Saturday, May 27, 2006 


Syukur is a Malay word meaning "being thankful". I visited a cousin of mine today who is also aspiring to be a pilot. He started flying since he's sixteen. Nine years later he still hasn't managed to be a full fledged professional pilot. In Australia, pilot wannabes have it tough. There isn't an ab-initio program such as the one that I'm going through. They have to slog it through, paying for each and every hour of flight time, which isn't cheap at all. Now it costs two hundred aussie dollars for an hour on a single engine plane. To give an idea on how much it'll cost at the end, I needed to do a minimum of a hundred and seventy hours on a single engine plane. Twin engine hours are another forty and that would cost around four hundred an hour. This doesn't include certification exam fees and such. Alot of aussie pilots, my instructors included, took on extra jobs to fund their initial flying careers since companies won't hire pilots with minimum flying hours. It's a long and hard road for them. I am very thankful that I don't have to go through all that to realize my career.

Thursday, May 25, 2006 

Nearing the End

Of Part One of my training that is. I'm sitting quietly in my room, having packed away things that I won't need for the next couple of weeks, listening to the smooth crooning of Bobby Darin.
Just three more flights to go before I'll be signing up for a flight test. Passing this test will award me with a Commercial Pilot's License with Instrument Rating, Multi Engine Certified, and Night Flight Certified. Basically it means I can carry people around for money in bad weather and at night on a big piston engined plane.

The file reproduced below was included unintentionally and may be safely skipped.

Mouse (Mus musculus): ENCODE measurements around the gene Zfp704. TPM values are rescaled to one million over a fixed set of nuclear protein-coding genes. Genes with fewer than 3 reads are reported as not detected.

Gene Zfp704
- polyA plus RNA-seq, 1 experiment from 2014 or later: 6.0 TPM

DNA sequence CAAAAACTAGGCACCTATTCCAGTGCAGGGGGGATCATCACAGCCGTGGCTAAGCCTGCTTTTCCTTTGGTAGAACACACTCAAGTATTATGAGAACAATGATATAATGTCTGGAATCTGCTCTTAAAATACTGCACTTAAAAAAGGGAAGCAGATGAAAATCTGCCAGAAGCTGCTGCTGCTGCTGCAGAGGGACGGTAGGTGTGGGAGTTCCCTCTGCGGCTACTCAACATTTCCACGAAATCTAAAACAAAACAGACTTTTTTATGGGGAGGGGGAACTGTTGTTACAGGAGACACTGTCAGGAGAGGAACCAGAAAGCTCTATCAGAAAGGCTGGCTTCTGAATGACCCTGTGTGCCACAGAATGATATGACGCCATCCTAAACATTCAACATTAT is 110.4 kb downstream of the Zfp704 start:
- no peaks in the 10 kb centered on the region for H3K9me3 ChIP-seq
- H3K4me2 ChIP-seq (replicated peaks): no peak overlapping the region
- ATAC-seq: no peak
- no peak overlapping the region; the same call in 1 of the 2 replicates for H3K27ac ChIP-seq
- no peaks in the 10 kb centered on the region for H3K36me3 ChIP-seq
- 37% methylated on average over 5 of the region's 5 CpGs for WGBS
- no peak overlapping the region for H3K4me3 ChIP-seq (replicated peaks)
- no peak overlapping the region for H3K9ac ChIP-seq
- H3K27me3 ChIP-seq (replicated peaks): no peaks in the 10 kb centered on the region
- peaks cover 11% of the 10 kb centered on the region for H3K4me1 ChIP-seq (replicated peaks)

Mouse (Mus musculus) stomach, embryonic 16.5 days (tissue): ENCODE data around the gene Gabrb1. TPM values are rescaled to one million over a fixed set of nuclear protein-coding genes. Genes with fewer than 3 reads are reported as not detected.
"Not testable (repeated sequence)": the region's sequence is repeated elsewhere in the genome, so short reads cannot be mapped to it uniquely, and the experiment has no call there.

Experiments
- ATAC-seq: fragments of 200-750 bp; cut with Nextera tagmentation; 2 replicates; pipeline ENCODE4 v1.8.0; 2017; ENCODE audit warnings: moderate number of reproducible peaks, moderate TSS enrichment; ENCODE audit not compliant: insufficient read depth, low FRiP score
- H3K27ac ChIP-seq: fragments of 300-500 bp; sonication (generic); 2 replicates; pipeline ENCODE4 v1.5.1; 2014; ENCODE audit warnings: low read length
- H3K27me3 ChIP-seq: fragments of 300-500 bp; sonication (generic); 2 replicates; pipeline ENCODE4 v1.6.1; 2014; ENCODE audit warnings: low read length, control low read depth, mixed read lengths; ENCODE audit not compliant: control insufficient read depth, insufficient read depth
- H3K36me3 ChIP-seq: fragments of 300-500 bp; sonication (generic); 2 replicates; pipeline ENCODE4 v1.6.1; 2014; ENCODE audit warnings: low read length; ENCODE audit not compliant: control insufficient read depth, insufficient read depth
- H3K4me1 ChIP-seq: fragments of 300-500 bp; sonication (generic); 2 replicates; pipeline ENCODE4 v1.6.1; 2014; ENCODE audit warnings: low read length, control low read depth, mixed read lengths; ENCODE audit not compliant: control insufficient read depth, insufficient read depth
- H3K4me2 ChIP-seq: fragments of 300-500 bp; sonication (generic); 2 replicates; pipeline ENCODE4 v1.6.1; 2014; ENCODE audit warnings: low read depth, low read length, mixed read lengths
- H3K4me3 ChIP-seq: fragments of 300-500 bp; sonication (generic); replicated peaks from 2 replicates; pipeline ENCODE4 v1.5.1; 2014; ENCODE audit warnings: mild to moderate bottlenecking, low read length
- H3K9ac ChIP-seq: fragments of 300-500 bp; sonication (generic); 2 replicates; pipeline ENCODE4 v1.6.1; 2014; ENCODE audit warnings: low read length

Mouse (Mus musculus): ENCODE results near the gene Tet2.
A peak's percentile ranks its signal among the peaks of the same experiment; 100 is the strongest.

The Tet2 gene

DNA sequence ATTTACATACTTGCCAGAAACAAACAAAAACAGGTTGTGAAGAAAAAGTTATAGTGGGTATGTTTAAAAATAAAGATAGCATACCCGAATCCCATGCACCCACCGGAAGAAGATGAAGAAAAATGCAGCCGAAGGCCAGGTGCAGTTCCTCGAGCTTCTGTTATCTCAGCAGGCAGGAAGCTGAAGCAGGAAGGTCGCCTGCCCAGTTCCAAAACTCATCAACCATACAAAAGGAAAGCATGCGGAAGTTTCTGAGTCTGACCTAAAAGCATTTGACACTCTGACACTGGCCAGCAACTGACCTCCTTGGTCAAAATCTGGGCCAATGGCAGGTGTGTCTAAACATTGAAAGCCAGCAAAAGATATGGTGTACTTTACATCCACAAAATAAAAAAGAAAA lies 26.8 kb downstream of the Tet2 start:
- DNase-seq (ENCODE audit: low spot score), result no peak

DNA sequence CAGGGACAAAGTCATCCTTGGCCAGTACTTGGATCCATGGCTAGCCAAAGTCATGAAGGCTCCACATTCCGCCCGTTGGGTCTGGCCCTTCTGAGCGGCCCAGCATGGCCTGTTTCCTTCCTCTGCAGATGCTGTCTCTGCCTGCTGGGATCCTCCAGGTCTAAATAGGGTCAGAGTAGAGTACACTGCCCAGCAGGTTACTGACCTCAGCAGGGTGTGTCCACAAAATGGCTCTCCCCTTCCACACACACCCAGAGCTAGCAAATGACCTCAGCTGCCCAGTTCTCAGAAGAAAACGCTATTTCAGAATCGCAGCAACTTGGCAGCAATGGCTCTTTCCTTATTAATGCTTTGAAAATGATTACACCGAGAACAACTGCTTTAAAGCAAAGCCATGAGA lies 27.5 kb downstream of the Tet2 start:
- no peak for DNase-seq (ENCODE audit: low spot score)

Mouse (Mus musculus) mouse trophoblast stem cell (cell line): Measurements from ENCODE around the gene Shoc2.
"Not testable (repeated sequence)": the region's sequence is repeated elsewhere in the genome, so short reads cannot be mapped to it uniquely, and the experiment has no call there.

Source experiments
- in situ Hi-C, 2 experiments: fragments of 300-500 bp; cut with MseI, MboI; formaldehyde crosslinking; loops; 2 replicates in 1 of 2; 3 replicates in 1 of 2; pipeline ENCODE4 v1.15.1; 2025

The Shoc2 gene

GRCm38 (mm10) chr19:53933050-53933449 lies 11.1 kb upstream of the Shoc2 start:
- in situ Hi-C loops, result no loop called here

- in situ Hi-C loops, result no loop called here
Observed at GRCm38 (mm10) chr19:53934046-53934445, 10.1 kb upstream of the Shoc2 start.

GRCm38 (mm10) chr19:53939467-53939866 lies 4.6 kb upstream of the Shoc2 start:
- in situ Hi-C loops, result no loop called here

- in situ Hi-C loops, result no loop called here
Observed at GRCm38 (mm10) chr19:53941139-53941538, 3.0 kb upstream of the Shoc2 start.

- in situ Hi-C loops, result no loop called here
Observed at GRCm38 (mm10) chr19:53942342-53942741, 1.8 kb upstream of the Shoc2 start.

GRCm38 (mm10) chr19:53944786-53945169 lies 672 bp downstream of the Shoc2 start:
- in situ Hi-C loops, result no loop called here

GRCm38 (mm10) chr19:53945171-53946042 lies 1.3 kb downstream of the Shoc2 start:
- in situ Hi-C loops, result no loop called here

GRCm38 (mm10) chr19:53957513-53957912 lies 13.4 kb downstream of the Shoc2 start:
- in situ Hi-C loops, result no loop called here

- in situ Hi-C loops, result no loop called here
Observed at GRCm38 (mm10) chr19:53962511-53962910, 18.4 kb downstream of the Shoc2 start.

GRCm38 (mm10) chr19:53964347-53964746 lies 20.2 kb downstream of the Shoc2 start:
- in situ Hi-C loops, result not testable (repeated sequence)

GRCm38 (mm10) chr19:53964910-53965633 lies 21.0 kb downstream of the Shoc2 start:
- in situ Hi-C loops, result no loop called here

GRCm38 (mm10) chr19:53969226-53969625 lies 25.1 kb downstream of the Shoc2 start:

I haven't updated my journey for quite some time. In these past couple of months, I've passed my Phase Three check, upgraded to a larger plane with two engines, and passed my Phase Four check.

The twin engine plane that I'm flying is a Beechcraft Baron 58, or just BE58. It can seat six comfortably. Cruise is at 180 knots ( roughly 330km/hr) and it can fly for five hours on a full tank. They're very stable and a joy to fly once I've gotten used to the controls.

Part of the fun of flying this plane is that, it can fly properly with only one engine operative. I'll be flying around sitting there fat dumb and happy when my instructor who can't see me sitting there quietly will pull an engine failure drill. This is done by cutting the fuel supply to one of the engines using the fuel-air mixture control. The engine will lose power and the plane will suddenly start to sway to one side while losing height. We're trained to identify this quickly and proceed with corrective measures, which means we need to apply pressure to the rudder which is controlled with our feet. The moment that's created by one engine is HUGE. Suffice to say, until the engine is recovered, it seems like you're on a squat machine, squatting with one leg, and pushing upwards of 80 kg! It is VERY TIRING.

Other than that, this part of the training is a joy. ILS (instrument landing system) at Perth International at night is amazing. Perth Airport isn't very close to the city, so the surrounding area is dark at night. Sometimes at night you can't see the horizon so the sky and ground blends together and the house lights look like stars. People get disoriented and can fly to the ground thinking they're actually flying up. At international airports, there're alot of lights to help pilots land. The high intensity approach lights (HIAL) help guide the pilot to the runway. At night it's simply beautiful as it branches about forming somewhat of a pine tree which is a few hundred meters long. As one of my friend says, "It looks like there's a huge Christmas tree in the middle of nowhere."

I'll miss flying the Baron. Flight Test coming soon. After I pass, I wont be under the flying college anymore. I'll be a cadet under the parent company. I'll be training to fly jets then. Wish me luck!